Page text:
SERMON 3 | Nahj Al Balagha Sermons


Known as the Sermon of ash-Shiqshiqiyyah(1)

Beware! By Allah the son of Abu Quhafah (Abu Bakr) (2) dressed himself with it (the caliphate) and he certainly knew that my position in relation to it was the same as the position of the axis in relation to the hand-mill. The flood water flows down from me and the bird cannot fly upto me. I put a curtain against the caliphate and kept myself detached from it.

Then I began to think whether I should assault or endure calmly the blinding darkness of tribulations wherein the grown up are made feeble and the young grow old and the true believer acts under strain till he meets Allah (on his death). I found that endurance thereon was wiser.

So I adopted patience although there was pricking in the eye and suffocation (of mortification) in the throat. I watched the plundering of my inheritance till the first one went his way but handed over the Caliphate to Ibn al-Khattab after himself.

(Then he quoted al-A`sha's verse).

My days are now passed on the camel's back (in difficulty) while there were

days (of ease) when I enjoyed the company of Jabir's brother Hayyan. (3)

It is strange that during his lifetime he wished to be released from the caliphate but he confirmed it for the other one after his death. No doubt these two shared its udders strictly among themselves. This one put the Caliphate in a tough enclosure where the utterance was haughty and the touch was rough. Mistakes were in plenty and so also the excuses therefore.

One in contact with it was like the rider of an unruly camel. If he pulled up its rein the very nostril would be slit, but if he let it loose he would be thrown. Consequently, by Allah people got involved in recklessness, wickedness, unsteadiness and deviation.

Nevertheless, I remained patient despite length of period and stiffness of trial, till when he

went his way (of death) he put the matter (of Caliphate) in a group(4) and regarded me to be one of them. But good Heavens! what had I to do with this “consultation”? Where was any doubt about me with regard to the first of them that I was now considered akin to these ones?

But I remained low when they were low and flew high when they flew high.

One of them turned against me because of his hatred and the other got inclined the other way due to his in-law relationship and this thing and that thing, till the third man of these people stood up with heaving breasts between his dung and fodder.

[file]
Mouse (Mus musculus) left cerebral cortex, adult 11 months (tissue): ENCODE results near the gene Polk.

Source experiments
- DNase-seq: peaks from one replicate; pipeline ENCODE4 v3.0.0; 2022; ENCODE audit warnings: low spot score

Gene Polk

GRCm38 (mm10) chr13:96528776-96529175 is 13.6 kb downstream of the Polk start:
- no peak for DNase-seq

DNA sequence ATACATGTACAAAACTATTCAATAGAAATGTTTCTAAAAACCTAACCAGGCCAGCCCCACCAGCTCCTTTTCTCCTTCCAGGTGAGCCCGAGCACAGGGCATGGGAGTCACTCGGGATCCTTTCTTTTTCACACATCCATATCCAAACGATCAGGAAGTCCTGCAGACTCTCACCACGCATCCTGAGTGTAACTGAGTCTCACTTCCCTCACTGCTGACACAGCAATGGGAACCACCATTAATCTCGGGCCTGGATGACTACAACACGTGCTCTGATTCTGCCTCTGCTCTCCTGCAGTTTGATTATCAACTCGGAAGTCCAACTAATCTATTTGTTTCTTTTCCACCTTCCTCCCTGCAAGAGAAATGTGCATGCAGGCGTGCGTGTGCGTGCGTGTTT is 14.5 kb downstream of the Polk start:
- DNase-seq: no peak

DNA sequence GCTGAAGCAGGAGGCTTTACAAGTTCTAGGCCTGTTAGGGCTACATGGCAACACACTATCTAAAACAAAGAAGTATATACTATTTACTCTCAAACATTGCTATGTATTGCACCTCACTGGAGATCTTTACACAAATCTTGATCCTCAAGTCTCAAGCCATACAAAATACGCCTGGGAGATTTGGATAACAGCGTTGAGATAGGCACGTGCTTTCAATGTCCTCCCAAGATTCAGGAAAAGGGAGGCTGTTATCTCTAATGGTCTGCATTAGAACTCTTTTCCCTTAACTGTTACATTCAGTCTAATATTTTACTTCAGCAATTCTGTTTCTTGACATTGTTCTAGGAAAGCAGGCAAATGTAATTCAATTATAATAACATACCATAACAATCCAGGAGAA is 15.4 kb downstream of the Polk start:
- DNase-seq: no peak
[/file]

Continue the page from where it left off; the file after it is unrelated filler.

With him his children of his grand-father, (Umayyah) also stood up swallowing up Allah's wealth(5) like a camel devouring the foliage of spring, till his rope broke down, his actions finished him and his gluttony brought him down prostrate.

At that moment, nothing took me by surprise, but the crowd of people rushing to me. It advanced towards me from every side like the mane of the hyena so much so that Hasan and Husayn were getting crushed and both the ends of my shoulder garment were torn. They collected around me like the herd of sheep and goats. When I took up the reins of government one party broke away and another turned disobedient while the rest began acting wrongfully as if they had not heard the word of Allah saying:

That abode in the hereafter, We assign it for those who intend not to exult themselves in the earth, nor (to make) mischief (therein); and the end is (best) for the pious ones. (Qur'an, 28:83)

Yes, by Allah, they had heard it and understood it but the world appeared glittering in their eyes and its embellishments seduced them. Behold, by Him who split the grain (to grow) and created living beings, if people had not come to me and supporters had not exhausted the argument and if there had been no pledge of Allah with the learned to the effect that they should not acquiesce in the gluttony of the oppressor and the hunger of the oppressed I would have cast the rope of Caliphate on its own shoulders, and would have given the last one the same treatment as to the first one. Then you would have seen that in my view this world of yours is no better than the sneezing of a goat.